"For a long time, China has been the anchor of global disinflation. But this may be the beginning of the end of an era," said Credit Suisse economist Dong Tao, The New York Times reported Monday.
Faced with rising criticism over a spate of worker suicides, one company, Foxconn Technology, makers of American brand smartphones and computers, said it would double salaries for many workers to improve their standard of living.
Also signifying a new trend, Japanese automaker Honda offered raises of up to 32 percent for 1,900 assembly line workers in China to settle a strike at four of its factories.
Chinese cities are also considering raises for workers as the fast-growth economy has caused real estate prices to escalate, especially in metropolitan areas. In addition, while the global recession crimped exports, China is increasingly reliant on its domestic market to keep production growing.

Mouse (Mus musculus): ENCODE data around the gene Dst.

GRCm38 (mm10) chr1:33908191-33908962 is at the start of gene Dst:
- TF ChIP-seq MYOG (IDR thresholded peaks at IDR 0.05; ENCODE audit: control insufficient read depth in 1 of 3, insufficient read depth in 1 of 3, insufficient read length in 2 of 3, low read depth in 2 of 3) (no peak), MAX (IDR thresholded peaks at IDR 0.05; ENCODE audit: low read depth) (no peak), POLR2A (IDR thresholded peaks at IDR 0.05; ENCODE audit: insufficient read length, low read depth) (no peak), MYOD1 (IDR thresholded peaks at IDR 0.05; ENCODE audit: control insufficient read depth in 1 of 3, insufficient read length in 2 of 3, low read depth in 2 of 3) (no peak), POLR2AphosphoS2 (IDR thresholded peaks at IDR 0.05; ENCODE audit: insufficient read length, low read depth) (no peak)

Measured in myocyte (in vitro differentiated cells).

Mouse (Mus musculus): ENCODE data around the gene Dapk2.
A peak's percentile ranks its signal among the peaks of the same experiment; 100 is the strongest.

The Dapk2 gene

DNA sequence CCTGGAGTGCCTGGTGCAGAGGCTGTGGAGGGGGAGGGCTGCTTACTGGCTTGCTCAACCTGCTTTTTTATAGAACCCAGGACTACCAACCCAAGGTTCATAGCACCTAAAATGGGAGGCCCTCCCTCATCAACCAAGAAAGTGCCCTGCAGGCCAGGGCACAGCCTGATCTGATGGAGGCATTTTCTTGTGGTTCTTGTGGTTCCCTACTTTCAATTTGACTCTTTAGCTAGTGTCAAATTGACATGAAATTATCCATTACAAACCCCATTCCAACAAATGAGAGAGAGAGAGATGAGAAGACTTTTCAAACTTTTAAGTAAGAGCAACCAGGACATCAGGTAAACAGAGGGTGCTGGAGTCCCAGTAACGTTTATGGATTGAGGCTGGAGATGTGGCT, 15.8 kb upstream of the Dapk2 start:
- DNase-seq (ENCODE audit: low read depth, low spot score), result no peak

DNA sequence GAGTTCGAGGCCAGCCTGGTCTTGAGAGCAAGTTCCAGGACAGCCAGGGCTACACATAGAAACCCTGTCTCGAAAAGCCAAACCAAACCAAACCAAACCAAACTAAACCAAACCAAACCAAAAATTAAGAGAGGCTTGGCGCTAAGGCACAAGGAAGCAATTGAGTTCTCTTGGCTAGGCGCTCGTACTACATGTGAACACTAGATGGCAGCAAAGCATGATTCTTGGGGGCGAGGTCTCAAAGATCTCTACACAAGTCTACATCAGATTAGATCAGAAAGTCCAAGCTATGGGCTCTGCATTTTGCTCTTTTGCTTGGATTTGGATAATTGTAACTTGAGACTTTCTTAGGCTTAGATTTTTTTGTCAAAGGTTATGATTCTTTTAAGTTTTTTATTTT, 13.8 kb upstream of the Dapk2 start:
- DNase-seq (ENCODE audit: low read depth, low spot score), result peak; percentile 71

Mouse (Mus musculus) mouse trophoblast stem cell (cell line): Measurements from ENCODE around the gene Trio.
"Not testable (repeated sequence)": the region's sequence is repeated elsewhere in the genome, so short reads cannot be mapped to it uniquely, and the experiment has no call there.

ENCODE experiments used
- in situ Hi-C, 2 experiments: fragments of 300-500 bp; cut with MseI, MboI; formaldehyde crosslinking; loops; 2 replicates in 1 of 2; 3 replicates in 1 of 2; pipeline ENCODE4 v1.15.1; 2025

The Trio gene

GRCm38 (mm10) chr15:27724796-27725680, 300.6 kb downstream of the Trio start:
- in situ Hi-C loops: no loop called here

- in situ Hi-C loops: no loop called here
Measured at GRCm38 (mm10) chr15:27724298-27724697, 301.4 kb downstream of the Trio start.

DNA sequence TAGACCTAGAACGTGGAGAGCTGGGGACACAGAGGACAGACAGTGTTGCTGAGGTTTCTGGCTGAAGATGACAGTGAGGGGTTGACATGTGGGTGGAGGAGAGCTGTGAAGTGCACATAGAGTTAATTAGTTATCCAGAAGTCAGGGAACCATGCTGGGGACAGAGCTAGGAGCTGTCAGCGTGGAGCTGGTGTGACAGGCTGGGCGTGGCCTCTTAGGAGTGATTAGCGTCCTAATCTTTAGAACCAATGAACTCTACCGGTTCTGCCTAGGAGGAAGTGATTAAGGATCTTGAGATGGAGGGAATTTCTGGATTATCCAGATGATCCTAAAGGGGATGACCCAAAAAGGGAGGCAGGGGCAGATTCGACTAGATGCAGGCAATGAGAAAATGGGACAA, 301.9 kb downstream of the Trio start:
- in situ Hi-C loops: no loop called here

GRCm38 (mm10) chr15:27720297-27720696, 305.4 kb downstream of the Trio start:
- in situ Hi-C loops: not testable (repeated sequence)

"Demography will do what the Strategic & Economic Dialogue hasn't," said Marshall Meyer, a specialist in China at the Wharton School of Business at the University of Pennsylvania, referring to international discussions between the United States and China.
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